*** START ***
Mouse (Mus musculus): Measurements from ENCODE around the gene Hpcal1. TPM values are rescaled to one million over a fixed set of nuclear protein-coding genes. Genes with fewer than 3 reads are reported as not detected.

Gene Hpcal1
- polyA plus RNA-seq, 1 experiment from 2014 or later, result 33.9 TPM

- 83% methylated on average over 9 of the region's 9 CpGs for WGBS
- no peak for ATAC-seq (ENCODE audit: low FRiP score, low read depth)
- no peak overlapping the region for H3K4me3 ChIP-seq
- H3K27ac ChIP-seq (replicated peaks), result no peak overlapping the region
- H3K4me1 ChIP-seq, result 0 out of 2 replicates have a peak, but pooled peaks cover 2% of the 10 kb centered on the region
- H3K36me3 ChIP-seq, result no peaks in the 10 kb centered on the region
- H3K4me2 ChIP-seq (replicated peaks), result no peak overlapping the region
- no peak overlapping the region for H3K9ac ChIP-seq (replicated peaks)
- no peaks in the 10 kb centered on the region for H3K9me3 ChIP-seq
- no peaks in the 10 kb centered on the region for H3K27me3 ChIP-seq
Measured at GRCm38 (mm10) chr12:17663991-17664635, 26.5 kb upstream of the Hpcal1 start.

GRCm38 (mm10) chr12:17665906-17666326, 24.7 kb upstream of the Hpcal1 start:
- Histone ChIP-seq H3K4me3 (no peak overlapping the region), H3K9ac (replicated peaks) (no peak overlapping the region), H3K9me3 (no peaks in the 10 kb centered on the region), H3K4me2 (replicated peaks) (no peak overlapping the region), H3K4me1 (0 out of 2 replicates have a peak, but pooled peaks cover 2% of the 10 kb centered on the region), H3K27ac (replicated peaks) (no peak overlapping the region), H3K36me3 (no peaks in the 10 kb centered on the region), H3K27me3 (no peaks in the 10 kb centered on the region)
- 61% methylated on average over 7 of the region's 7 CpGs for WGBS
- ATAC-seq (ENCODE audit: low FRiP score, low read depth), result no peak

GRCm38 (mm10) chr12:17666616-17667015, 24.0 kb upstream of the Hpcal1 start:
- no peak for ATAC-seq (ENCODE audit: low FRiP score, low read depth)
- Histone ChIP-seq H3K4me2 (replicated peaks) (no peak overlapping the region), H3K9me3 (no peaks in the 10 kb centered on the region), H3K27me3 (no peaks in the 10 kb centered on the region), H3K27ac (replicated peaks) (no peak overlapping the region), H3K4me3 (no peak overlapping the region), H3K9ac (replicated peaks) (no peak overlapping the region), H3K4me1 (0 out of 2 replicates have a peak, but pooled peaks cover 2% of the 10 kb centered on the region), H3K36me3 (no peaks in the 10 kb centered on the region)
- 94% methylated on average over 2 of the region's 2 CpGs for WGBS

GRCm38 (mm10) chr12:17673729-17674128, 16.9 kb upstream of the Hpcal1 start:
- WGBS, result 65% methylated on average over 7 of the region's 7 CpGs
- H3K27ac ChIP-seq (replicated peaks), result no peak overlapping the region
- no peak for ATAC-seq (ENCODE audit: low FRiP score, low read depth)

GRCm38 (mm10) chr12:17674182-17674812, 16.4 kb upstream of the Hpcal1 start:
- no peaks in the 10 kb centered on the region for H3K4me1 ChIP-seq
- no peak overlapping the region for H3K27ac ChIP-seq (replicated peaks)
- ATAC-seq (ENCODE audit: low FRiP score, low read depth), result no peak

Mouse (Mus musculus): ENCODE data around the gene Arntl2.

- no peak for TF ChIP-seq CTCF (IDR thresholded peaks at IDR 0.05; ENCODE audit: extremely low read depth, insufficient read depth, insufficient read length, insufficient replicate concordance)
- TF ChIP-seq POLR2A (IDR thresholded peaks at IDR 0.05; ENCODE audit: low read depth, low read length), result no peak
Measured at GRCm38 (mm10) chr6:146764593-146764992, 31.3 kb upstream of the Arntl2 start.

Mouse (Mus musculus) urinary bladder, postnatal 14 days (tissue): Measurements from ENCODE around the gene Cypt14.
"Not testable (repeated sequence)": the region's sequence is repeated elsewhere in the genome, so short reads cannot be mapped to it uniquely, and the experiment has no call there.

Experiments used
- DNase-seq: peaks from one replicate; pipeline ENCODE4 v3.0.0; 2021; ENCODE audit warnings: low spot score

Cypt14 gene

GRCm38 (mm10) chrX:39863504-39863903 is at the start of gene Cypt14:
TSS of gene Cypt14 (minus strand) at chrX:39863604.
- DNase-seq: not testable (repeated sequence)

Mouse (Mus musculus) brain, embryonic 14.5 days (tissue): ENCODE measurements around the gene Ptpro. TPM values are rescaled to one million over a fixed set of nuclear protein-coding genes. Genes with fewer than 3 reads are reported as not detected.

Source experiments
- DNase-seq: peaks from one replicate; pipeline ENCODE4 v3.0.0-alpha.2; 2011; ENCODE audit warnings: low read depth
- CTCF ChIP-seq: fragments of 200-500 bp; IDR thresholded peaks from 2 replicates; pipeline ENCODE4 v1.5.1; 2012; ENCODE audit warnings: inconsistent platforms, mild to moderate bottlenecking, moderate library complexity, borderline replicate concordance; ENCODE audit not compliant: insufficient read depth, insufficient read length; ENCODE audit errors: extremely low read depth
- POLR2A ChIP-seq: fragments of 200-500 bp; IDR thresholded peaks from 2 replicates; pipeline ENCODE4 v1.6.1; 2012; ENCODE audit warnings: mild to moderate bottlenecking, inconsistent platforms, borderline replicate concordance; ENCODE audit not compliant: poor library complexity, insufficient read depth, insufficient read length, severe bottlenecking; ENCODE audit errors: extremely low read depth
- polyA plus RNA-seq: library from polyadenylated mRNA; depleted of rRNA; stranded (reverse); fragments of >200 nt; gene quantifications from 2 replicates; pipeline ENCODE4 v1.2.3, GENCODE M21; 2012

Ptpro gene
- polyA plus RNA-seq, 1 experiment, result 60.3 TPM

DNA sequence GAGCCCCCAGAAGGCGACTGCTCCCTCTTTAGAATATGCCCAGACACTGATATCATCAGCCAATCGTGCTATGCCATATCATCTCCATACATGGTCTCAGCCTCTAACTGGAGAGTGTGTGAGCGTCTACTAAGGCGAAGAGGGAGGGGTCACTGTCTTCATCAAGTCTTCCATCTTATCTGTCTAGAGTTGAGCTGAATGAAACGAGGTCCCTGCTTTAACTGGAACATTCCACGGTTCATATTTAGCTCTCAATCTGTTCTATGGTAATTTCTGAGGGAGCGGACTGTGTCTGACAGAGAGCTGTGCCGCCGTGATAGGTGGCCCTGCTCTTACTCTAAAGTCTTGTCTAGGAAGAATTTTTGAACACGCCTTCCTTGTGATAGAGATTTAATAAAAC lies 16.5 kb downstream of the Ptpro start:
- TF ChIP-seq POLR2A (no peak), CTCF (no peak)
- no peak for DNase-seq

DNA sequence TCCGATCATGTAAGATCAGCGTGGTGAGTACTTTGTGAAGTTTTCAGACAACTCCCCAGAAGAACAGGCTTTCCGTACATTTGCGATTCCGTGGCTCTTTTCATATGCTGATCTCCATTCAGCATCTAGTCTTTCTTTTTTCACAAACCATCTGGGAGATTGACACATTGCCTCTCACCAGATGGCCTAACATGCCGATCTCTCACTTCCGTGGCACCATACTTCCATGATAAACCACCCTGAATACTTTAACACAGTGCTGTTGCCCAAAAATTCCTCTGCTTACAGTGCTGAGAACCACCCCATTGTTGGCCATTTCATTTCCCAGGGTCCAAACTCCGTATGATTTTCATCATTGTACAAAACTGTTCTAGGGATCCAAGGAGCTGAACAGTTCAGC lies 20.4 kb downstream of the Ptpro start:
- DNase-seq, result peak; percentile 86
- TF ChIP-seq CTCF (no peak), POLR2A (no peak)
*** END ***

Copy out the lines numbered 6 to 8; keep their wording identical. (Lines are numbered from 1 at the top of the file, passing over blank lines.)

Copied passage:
- no peak overlapping the region for H3K4me3 ChIP-seq
- H3K27ac ChIP-seq (replicated peaks), result no peak overlapping the region
- H3K4me1 ChIP-seq, result 0 out of 2 replicates have a peak, but pooled peaks cover 2% of the 10 kb centered on the region